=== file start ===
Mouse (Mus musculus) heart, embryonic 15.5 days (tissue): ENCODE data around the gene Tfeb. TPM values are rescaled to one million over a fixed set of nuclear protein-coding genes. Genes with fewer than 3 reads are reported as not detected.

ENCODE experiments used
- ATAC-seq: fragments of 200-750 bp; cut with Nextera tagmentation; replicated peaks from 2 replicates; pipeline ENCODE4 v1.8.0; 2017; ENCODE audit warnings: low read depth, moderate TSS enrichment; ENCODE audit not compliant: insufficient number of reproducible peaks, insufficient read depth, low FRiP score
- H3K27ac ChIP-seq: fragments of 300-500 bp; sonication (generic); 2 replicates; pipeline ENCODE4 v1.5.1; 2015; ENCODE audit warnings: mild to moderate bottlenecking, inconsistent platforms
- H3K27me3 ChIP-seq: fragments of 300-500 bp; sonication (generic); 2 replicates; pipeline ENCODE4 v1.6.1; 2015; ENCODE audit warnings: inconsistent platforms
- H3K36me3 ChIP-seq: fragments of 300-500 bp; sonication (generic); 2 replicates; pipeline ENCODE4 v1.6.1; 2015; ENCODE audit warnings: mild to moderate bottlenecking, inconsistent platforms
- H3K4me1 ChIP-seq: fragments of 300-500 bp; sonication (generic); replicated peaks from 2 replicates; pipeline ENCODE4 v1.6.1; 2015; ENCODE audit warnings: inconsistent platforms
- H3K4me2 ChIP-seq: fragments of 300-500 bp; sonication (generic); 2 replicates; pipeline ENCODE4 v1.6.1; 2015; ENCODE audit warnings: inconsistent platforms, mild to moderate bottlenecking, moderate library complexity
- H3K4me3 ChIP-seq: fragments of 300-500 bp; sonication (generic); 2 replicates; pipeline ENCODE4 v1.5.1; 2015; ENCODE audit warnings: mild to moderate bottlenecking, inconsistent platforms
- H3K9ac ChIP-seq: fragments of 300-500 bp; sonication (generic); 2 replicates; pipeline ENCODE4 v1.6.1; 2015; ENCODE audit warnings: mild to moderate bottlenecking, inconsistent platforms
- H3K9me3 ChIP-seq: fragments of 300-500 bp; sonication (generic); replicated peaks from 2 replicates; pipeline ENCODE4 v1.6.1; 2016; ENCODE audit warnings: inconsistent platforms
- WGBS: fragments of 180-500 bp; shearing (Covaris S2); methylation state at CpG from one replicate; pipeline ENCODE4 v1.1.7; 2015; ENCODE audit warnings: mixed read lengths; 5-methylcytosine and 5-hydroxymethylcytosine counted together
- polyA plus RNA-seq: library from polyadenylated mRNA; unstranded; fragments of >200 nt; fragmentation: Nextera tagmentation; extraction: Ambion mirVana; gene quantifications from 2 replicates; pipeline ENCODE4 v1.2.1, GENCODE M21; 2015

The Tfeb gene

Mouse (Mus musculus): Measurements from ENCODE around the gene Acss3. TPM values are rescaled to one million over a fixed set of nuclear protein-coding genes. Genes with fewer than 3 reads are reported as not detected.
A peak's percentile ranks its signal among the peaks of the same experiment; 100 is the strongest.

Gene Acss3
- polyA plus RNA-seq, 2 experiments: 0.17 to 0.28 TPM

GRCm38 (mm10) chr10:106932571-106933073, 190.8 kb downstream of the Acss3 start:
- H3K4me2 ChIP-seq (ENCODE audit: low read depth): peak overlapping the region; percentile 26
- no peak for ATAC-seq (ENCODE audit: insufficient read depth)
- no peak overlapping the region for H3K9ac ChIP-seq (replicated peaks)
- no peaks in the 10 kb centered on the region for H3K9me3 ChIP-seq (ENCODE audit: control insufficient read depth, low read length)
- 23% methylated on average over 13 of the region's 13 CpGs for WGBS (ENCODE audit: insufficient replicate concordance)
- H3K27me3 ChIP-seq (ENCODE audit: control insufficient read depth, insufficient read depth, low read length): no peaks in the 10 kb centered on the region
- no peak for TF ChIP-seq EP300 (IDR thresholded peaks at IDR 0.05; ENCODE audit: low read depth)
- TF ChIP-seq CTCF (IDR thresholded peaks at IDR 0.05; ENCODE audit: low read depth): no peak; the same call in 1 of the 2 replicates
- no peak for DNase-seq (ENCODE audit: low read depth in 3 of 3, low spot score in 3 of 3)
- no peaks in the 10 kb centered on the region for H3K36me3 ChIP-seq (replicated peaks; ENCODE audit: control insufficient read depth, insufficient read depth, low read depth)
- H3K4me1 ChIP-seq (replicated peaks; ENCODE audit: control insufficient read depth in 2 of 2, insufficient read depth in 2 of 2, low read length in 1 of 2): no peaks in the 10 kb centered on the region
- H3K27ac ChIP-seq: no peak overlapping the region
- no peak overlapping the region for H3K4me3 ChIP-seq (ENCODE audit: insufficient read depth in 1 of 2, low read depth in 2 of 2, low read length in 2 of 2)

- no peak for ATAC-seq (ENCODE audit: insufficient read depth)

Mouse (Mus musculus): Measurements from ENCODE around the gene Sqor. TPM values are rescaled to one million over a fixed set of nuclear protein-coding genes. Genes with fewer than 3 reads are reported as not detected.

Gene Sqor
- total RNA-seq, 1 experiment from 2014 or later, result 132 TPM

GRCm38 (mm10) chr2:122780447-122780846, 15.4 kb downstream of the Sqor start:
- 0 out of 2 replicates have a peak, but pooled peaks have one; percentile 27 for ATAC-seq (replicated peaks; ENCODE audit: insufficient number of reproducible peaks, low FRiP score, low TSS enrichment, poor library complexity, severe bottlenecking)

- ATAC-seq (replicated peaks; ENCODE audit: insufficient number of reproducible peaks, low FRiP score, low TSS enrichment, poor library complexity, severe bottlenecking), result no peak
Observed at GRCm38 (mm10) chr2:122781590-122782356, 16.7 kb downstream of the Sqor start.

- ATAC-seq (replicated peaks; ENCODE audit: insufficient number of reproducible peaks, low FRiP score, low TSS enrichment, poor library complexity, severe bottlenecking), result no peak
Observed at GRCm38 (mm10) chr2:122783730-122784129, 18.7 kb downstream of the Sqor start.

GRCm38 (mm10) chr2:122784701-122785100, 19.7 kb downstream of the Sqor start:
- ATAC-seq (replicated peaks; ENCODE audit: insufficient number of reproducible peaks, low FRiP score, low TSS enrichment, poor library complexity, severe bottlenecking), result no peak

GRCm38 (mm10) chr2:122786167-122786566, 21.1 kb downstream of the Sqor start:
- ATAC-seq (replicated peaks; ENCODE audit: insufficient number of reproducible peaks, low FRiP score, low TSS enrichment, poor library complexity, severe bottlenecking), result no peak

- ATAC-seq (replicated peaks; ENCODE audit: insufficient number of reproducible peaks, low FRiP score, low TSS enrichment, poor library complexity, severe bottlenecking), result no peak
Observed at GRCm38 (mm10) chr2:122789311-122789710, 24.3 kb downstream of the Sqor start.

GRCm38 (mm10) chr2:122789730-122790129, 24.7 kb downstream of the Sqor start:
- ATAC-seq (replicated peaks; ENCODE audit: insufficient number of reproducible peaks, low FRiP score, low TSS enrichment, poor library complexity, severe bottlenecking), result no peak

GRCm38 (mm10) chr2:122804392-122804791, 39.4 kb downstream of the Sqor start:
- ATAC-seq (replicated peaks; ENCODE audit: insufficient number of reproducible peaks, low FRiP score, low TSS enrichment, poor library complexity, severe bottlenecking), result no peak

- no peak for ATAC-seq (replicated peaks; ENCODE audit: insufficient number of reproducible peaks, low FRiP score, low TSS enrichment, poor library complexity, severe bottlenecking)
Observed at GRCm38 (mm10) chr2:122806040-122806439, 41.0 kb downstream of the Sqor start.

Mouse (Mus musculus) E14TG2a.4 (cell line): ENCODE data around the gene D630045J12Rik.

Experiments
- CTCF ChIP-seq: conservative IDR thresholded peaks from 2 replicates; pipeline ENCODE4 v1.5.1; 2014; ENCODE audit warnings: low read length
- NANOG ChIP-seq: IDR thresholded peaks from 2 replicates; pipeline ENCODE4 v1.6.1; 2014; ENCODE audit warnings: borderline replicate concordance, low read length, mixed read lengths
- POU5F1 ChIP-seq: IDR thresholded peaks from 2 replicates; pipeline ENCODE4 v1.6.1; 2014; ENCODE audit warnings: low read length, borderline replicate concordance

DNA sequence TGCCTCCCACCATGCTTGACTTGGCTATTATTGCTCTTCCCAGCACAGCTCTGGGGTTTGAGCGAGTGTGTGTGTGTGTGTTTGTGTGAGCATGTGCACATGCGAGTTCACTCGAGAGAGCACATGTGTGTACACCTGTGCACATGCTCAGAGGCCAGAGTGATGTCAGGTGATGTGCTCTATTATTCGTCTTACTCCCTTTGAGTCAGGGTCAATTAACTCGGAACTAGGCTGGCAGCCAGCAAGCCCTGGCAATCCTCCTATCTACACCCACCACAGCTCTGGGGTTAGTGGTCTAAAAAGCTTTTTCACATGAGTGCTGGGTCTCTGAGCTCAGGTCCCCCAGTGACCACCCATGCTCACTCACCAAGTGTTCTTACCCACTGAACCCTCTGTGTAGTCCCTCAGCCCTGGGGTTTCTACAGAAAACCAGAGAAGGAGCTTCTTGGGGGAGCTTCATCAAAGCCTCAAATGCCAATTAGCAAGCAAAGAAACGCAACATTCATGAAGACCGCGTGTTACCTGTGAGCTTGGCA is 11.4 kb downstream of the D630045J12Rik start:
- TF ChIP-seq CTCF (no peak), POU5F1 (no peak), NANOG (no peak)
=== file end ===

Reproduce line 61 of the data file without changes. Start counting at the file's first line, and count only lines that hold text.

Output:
- TF ChIP-seq CTCF (no peak), POU5F1 (no peak), NANOG (no peak)